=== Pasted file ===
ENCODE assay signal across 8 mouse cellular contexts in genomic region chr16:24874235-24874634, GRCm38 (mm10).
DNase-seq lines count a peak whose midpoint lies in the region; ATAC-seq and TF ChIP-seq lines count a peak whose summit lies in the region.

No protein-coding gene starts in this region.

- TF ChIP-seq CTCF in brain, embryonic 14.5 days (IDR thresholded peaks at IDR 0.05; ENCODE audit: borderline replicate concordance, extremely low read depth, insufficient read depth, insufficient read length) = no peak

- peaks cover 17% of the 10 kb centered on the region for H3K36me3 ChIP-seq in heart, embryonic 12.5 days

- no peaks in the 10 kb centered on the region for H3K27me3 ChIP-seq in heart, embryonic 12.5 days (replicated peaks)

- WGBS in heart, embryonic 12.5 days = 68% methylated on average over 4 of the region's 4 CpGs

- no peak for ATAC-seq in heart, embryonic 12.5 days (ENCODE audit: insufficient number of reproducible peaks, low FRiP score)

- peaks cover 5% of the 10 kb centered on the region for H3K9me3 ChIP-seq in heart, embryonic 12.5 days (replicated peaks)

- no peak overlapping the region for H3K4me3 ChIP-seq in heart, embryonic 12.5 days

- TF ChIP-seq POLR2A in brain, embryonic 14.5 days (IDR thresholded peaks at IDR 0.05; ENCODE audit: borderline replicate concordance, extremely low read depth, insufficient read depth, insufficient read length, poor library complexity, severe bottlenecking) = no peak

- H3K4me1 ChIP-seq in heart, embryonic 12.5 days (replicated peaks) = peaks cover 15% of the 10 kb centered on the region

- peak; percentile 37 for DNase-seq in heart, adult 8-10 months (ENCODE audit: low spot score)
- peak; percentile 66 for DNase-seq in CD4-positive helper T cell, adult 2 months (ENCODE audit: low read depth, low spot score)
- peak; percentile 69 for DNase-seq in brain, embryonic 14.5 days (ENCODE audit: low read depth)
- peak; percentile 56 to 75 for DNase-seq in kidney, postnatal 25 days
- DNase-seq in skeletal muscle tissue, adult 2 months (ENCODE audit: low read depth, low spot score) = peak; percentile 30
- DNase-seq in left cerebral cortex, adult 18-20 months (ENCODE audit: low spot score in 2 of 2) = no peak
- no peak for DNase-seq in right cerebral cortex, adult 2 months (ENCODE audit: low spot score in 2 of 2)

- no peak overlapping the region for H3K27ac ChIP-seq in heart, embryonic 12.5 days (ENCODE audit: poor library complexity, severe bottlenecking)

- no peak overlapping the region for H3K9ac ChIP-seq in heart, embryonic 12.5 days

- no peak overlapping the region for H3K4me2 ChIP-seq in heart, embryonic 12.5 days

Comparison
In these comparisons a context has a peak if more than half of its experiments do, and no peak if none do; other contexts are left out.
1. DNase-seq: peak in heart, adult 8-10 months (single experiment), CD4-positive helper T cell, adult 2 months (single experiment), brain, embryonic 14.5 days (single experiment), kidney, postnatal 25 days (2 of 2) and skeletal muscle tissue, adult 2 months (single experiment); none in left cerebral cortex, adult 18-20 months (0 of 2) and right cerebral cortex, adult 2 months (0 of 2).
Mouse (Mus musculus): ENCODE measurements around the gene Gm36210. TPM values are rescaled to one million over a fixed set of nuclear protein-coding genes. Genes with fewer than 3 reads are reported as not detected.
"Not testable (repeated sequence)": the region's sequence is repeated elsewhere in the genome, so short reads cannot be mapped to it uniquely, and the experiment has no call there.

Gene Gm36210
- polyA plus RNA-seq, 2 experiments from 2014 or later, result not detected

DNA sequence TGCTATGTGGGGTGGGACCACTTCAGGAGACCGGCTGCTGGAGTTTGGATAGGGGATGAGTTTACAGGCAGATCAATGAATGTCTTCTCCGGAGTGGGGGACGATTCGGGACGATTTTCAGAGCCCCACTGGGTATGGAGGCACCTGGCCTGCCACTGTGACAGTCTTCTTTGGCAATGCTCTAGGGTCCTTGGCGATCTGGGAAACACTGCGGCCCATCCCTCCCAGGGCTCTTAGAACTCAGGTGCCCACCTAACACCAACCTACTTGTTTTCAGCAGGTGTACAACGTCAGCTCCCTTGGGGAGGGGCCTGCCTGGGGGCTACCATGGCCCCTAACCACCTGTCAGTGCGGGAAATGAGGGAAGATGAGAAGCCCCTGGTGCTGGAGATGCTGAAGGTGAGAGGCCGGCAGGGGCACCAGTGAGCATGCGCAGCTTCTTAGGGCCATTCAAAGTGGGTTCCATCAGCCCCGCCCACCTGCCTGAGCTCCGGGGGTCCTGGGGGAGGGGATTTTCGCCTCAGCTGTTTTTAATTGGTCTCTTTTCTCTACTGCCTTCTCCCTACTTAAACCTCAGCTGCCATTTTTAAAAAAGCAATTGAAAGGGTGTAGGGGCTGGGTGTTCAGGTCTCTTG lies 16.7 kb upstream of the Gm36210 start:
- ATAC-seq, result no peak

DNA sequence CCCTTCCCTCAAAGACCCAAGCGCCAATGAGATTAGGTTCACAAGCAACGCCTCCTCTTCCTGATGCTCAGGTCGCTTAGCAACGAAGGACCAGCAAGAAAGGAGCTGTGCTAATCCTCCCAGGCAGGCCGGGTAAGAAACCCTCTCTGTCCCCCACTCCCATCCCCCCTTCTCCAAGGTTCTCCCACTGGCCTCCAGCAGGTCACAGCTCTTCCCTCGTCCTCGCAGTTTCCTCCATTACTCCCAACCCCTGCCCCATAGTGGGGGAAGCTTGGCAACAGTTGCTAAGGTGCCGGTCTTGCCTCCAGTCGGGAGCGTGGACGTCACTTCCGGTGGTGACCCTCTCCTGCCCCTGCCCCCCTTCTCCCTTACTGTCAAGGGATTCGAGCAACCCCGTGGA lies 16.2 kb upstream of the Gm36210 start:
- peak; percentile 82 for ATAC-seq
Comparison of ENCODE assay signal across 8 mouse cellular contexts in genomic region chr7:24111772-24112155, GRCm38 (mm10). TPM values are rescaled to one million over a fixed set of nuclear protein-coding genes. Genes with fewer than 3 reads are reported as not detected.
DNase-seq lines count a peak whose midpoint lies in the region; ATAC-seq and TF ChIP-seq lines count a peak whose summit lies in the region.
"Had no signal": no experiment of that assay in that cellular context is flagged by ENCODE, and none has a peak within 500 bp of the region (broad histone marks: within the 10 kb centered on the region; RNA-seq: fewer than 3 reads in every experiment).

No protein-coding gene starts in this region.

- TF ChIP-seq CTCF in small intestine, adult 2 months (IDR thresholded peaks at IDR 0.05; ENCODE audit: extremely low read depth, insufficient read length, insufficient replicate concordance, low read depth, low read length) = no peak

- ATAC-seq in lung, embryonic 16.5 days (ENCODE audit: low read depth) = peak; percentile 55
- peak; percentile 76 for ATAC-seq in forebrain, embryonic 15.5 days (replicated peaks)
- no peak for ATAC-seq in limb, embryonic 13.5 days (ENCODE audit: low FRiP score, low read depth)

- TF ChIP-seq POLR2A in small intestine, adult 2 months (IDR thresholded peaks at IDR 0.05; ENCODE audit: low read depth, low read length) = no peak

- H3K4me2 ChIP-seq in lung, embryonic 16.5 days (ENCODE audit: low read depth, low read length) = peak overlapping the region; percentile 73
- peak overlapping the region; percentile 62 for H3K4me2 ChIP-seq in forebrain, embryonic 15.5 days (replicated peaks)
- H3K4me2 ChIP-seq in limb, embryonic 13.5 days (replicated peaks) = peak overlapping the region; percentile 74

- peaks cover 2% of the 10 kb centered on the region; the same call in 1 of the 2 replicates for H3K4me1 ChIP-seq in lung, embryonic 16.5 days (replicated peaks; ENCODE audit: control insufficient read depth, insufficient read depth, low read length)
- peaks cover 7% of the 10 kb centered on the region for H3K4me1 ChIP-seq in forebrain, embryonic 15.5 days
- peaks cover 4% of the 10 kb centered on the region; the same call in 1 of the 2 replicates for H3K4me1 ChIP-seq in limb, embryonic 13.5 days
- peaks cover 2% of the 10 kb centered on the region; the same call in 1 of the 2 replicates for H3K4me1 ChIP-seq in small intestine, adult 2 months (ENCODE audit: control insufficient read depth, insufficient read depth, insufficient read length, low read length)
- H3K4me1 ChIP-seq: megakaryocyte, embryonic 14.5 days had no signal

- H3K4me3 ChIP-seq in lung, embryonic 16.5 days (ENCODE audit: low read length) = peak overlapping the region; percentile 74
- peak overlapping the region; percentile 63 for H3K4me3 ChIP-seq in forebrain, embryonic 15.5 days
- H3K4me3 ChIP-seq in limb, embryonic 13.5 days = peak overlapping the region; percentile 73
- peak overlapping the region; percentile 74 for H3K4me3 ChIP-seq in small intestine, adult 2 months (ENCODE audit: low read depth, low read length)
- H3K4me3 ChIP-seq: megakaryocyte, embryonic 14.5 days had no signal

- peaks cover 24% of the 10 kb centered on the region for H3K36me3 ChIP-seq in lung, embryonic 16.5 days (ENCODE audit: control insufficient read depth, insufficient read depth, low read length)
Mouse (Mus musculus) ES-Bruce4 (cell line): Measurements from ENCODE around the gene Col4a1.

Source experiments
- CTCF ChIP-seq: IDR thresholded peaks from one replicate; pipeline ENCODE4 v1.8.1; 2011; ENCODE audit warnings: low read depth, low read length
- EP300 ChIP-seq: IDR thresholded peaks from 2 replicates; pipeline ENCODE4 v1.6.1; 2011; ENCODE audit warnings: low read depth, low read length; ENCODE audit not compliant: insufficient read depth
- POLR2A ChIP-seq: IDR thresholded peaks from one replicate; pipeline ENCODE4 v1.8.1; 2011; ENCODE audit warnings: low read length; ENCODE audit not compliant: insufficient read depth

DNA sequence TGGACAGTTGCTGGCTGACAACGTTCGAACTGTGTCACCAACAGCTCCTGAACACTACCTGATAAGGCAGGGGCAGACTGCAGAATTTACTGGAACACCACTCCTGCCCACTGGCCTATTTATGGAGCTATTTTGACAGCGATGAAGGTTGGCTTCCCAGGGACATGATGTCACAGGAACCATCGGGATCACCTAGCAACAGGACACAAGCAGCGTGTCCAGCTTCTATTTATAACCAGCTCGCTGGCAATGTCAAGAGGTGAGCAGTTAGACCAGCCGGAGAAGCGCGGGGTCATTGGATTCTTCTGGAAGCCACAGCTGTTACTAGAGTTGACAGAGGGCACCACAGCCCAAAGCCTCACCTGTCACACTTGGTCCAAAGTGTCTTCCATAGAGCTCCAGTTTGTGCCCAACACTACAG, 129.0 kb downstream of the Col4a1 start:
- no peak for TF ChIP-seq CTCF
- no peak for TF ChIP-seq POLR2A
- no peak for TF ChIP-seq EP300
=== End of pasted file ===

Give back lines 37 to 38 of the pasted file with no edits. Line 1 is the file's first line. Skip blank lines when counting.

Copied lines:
No protein-coding gene starts in this region.

- TF ChIP-seq CTCF in small intestine, adult 2 months (IDR thresholded peaks at IDR 0.05; ENCODE audit: extremely low read depth, insufficient read length, insufficient replicate concordance, low read depth, low read length) = no peak